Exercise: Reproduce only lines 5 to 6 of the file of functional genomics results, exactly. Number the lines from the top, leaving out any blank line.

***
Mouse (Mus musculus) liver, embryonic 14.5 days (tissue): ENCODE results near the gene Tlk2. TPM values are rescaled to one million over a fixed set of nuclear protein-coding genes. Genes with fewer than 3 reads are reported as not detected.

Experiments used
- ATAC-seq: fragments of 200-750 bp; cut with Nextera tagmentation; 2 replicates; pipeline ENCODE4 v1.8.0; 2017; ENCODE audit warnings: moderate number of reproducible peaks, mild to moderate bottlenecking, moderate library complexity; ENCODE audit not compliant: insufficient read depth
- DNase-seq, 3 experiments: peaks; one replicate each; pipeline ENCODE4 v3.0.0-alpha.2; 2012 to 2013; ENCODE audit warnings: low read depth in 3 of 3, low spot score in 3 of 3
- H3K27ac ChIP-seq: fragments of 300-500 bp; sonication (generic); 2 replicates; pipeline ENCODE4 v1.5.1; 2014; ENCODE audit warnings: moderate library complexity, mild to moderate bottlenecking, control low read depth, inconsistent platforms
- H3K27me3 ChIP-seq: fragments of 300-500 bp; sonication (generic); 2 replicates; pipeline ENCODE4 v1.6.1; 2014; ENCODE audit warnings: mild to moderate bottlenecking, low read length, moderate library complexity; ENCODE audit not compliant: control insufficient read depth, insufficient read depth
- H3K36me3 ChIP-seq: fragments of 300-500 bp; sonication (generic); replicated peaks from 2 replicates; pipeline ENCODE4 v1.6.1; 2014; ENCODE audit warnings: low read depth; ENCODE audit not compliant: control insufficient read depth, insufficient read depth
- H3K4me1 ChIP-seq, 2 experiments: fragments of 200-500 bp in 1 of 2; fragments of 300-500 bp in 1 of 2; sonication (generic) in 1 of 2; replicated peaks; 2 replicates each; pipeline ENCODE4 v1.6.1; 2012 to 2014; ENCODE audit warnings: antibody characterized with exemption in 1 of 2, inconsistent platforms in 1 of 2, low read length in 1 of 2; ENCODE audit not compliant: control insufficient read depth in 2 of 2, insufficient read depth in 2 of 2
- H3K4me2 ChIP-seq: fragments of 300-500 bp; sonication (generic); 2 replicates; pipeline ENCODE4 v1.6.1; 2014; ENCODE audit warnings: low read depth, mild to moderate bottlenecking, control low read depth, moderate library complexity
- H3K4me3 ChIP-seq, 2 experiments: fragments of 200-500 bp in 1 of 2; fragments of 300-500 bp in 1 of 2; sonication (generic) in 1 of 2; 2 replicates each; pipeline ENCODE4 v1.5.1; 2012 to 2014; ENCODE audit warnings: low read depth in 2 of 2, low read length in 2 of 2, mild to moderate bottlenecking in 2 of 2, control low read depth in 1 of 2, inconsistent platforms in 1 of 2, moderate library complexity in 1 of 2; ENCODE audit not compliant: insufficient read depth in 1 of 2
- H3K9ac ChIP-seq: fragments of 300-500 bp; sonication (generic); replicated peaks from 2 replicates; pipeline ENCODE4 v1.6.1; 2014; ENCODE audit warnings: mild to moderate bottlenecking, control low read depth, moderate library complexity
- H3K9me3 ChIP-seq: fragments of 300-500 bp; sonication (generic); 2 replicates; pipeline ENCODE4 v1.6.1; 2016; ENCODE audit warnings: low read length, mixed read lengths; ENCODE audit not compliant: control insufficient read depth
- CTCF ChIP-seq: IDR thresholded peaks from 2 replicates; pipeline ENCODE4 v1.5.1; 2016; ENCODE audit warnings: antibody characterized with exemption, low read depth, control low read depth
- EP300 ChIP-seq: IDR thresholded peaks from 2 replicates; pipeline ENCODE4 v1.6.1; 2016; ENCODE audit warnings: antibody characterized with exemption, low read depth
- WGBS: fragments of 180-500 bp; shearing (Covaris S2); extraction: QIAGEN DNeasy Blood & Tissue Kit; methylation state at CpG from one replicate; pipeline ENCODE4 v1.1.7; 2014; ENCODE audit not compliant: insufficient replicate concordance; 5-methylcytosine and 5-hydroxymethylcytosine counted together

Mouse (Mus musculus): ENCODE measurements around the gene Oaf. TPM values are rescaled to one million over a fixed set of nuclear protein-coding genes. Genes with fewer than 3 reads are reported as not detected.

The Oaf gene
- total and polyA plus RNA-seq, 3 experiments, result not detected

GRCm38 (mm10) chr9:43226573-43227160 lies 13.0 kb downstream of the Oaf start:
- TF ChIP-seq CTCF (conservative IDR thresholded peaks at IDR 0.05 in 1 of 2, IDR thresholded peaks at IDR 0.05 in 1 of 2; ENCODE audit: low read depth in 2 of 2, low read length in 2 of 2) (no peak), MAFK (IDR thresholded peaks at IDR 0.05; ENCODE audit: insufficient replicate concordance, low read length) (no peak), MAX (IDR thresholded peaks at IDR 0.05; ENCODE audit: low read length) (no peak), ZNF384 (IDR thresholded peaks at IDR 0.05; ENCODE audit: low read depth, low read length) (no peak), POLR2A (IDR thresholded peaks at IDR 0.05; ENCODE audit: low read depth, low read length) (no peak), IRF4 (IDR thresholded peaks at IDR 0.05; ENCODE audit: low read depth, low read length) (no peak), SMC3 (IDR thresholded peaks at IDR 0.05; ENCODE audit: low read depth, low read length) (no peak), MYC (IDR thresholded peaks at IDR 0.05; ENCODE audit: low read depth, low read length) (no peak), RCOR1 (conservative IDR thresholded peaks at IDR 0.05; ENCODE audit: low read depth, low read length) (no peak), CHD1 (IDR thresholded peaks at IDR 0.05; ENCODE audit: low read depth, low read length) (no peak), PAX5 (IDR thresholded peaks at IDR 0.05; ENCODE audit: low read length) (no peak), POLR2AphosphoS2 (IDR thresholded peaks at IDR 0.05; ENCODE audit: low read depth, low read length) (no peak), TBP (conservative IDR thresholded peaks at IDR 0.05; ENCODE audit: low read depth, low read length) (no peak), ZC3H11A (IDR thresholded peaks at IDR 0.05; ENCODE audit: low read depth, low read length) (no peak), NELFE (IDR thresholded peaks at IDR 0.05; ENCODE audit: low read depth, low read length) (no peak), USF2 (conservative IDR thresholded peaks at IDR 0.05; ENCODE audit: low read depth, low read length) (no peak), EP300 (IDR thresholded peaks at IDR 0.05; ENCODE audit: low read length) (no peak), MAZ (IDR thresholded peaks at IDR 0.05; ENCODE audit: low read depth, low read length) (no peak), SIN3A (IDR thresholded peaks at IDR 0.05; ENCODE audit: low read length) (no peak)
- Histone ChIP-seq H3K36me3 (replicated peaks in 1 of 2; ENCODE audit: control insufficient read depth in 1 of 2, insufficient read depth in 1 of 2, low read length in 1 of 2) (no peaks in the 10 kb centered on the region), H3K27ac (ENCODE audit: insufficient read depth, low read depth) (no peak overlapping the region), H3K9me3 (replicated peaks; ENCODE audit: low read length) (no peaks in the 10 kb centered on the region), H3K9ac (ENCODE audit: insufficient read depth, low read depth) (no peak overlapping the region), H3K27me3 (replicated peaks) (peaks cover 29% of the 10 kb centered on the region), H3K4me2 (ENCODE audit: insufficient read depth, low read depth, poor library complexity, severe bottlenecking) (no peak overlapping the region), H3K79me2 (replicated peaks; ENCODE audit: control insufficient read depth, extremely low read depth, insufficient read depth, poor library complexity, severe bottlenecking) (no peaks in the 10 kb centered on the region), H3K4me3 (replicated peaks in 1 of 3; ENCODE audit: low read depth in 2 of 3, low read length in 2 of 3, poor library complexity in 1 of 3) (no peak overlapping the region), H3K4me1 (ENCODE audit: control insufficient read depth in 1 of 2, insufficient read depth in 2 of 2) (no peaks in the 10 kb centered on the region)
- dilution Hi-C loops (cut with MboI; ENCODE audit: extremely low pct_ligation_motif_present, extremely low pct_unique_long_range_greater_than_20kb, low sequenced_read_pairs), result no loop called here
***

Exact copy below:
- H3K27ac ChIP-seq: fragments of 300-500 bp; sonication (generic); 2 replicates; pipeline ENCODE4 v1.5.1; 2014; ENCODE audit warnings: moderate library complexity, mild to moderate bottlenecking, control low read depth, inconsistent platforms
- H3K27me3 ChIP-seq: fragments of 300-500 bp; sonication (generic); 2 replicates; pipeline ENCODE4 v1.6.1; 2014; ENCODE audit warnings: mild to moderate bottlenecking, low read length, moderate library complexity; ENCODE audit not compliant: control insufficient read depth, insufficient read depth